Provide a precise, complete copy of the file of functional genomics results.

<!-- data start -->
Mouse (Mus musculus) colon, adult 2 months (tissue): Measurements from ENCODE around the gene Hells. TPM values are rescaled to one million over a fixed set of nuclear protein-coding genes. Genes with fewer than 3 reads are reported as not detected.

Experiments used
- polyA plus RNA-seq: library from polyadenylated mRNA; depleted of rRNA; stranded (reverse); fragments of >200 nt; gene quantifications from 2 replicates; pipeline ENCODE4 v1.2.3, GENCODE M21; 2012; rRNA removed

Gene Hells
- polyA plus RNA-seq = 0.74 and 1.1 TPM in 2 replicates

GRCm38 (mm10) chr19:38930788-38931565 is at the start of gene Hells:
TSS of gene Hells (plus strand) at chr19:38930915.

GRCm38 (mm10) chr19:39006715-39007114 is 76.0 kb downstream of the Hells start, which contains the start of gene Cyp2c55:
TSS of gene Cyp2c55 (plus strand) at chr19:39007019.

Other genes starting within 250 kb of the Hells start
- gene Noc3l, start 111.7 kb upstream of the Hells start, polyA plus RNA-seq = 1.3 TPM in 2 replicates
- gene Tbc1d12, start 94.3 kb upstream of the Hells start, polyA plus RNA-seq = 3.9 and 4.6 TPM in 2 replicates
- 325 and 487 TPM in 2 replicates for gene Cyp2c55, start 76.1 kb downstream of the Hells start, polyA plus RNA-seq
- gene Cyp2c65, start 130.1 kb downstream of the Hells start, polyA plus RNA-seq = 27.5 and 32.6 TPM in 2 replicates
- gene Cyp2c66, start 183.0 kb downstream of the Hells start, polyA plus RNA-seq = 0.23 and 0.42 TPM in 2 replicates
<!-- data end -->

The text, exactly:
Mouse (Mus musculus) colon, adult 2 months (tissue): Measurements from ENCODE around the gene Hells. TPM values are rescaled to one million over a fixed set of nuclear protein-coding genes. Genes with fewer than 3 reads are reported as not detected.

Experiments used
- polyA plus RNA-seq: library from polyadenylated mRNA; depleted of rRNA; stranded (reverse); fragments of >200 nt; gene quantifications from 2 replicates; pipeline ENCODE4 v1.2.3, GENCODE M21; 2012; rRNA removed

Gene Hells
- polyA plus RNA-seq = 0.74 and 1.1 TPM in 2 replicates

GRCm38 (mm10) chr19:38930788-38931565 is at the start of gene Hells:
TSS of gene Hells (plus strand) at chr19:38930915.

GRCm38 (mm10) chr19:39006715-39007114 is 76.0 kb downstream of the Hells start, which contains the start of gene Cyp2c55:
TSS of gene Cyp2c55 (plus strand) at chr19:39007019.

Other genes starting within 250 kb of the Hells start
- gene Noc3l, start 111.7 kb upstream of the Hells start, polyA plus RNA-seq = 1.3 TPM in 2 replicates
- gene Tbc1d12, start 94.3 kb upstream of the Hells start, polyA plus RNA-seq = 3.9 and 4.6 TPM in 2 replicates
- 325 and 487 TPM in 2 replicates for gene Cyp2c55, start 76.1 kb downstream of the Hells start, polyA plus RNA-seq
- gene Cyp2c65, start 130.1 kb downstream of the Hells start, polyA plus RNA-seq = 27.5 and 32.6 TPM in 2 replicates
- gene Cyp2c66, start 183.0 kb downstream of the Hells start, polyA plus RNA-seq = 0.23 and 0.42 TPM in 2 replicates